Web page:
Negotiations on Fast Track under way

Kathmandu, July 20

The government has started negotiations with Indian bidder regarding financial aspects of the Kathmandu-Tarai Fast Track road. Following the negotiations — likely to be completed within a week — the government will conclude whether to award the project to the bidder or not, according to the Ministry of Physical Infrastructure and Transport (MoPIT).

The negotiations started recently after the government approved the detailed project report (DPR) of the 76 km express way prepared by the bidder — a consortium of Infrastructure Leasing and Financial Services (IL&FS) Transportation Networks, IL&FS Engineering and Construction, and Suryavir Infrastructure Construction. Along with DPR, the bidder had also submitted a revised financial proposal to undertake the project under build, own, operate and transfer modality.

Sources at the MoPIT said that as the negotiation committee and the ministry officials are convinced with the DPR report, the chances of awarding the project to IL&FS consortium are very high. The previous financial proposal submitted by the bidder had drawn flak for seeking ‘extremely high’ minimum revenue guarantee (MRG).

Apart from piling pressure to explore other alternative to finance the project, it had also forced the government to ask the bidder to conduct the DPR first.

As per the old financial proposal of the bidder, the project needs at least Rs 317 billion revenue assurance from the government as return from the project within 25 years of operation. MoPIT officials said that fresh financial proposal has reduced MRG by floating different options to collect resources to undertake the project. The bidder has also slashed the minimum traffic volume in line with Asian Development Bank’s projection in 2010.

“The ongoing negotiations with the bidder are expected to be completed within a week,” said Tulasi Prasad Sitaula, secretary of MoPIT. He said that even though the DPR readied by the bidder was good, whether the consortium will bag the project or if the ministry will explore other options will depend on the negotiation results related to issues like financing mechanism and traffic volume on the proposed road.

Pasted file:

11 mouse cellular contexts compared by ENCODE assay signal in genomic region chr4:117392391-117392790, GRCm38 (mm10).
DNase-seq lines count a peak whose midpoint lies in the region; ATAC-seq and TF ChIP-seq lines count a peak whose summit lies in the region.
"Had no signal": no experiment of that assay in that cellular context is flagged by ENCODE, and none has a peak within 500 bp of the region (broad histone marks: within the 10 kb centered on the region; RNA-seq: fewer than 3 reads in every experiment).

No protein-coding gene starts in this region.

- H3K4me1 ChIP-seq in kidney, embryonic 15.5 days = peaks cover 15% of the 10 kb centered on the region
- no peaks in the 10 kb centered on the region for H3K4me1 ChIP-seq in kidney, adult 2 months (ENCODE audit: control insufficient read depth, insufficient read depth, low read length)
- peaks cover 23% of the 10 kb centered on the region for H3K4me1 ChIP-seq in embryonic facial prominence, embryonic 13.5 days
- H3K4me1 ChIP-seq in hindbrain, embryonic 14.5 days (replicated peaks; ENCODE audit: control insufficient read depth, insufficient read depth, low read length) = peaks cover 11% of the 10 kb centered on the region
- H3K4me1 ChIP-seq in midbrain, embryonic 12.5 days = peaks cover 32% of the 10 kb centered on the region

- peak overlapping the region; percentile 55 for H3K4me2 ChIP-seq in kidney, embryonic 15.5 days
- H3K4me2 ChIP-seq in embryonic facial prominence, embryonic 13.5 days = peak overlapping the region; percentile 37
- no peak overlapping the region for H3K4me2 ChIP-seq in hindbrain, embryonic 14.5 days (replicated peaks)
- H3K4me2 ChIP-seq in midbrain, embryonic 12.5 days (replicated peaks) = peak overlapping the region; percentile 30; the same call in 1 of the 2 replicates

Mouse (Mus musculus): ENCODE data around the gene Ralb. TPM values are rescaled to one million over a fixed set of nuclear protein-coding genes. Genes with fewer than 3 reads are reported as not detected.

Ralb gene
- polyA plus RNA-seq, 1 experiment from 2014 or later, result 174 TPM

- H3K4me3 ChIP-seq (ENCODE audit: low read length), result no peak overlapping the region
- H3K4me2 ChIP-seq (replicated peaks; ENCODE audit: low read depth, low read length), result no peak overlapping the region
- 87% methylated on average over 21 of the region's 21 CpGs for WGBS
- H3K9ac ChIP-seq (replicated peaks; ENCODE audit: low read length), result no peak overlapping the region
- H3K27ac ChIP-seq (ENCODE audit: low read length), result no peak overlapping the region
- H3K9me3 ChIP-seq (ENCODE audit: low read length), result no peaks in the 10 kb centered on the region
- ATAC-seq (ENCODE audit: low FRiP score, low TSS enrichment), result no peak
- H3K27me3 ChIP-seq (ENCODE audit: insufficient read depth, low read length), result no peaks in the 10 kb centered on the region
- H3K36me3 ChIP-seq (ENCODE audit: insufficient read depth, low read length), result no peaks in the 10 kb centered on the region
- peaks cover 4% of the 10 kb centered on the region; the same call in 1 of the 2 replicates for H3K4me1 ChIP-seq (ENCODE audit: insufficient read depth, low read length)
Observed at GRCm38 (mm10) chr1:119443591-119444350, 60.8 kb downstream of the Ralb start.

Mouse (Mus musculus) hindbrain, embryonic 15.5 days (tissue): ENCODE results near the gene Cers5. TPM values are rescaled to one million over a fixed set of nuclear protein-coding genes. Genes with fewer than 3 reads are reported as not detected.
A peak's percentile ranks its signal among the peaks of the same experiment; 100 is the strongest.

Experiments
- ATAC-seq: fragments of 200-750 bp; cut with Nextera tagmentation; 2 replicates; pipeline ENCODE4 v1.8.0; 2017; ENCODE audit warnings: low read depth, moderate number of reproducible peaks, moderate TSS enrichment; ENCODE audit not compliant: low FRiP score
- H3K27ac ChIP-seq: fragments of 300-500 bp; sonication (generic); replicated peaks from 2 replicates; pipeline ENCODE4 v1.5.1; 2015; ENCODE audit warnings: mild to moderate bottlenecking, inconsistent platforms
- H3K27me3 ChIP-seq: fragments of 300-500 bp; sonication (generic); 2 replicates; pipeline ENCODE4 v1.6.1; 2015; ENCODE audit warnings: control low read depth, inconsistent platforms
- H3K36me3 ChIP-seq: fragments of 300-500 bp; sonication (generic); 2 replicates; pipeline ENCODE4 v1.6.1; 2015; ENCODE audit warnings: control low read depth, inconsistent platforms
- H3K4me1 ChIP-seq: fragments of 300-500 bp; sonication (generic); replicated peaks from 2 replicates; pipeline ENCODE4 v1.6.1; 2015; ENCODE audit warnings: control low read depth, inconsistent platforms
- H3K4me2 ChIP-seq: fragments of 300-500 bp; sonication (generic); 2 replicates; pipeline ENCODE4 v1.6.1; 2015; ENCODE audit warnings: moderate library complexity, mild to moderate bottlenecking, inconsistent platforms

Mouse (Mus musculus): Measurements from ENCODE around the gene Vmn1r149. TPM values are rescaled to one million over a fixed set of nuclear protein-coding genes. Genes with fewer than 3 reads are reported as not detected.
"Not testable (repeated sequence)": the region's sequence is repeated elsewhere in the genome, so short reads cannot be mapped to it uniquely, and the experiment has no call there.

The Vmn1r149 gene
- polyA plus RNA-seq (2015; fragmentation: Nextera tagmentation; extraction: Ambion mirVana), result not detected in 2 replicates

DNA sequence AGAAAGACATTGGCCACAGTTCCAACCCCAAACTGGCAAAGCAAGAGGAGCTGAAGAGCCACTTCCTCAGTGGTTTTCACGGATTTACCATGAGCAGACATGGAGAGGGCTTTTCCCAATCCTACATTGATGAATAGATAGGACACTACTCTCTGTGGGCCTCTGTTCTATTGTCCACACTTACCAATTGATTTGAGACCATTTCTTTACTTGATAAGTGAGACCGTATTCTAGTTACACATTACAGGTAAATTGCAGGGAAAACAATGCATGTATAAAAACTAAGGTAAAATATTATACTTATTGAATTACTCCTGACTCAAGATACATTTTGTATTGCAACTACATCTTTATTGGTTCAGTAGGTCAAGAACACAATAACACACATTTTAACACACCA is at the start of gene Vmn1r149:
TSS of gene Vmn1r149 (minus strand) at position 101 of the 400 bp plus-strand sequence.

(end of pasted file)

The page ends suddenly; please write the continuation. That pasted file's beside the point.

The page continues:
In the DPR, the bidder estimates traffic volume to be below 7,500 units in the base year, the first year of service operation. The MRG that is based on traffic volume plays a vital role in the whole project. Under this provision, in case of shortfall in the minimum passenger car unit (PCU) agreed both by government and bidder in a particular year, the government will have to pay the bidder an equivalent amount caused by such deficit. Similarly, if the traffic is more than the minimum assured, then the surplus revenue generated by this will be shared equally between the government and the bidder.

As a result of criticism over the MRG and traffic volume, the MoPIT in March had decided to ask the bidder to first prepare DPR and signed an agreement to this regard. Sitaula said that if they fail

to reach a decision to award the project to IL&FS consortium, the government would be required to pay for the study conducted. Before the agreement, the Indian bidder had stated that it would cost Rs 600 million to carry out the DPR.

Additional features like three helipads along the proposed express road, lighting system along the 76 km road, widening of width by extra one metre than previously planned 14 metres, and construction of top class road than second class Asian Highway standard has made the DPR convincing, according to Sitaula. The features have added to the construction cost by around $100 million and now the total required fund stands at $980 million, excluding VAT.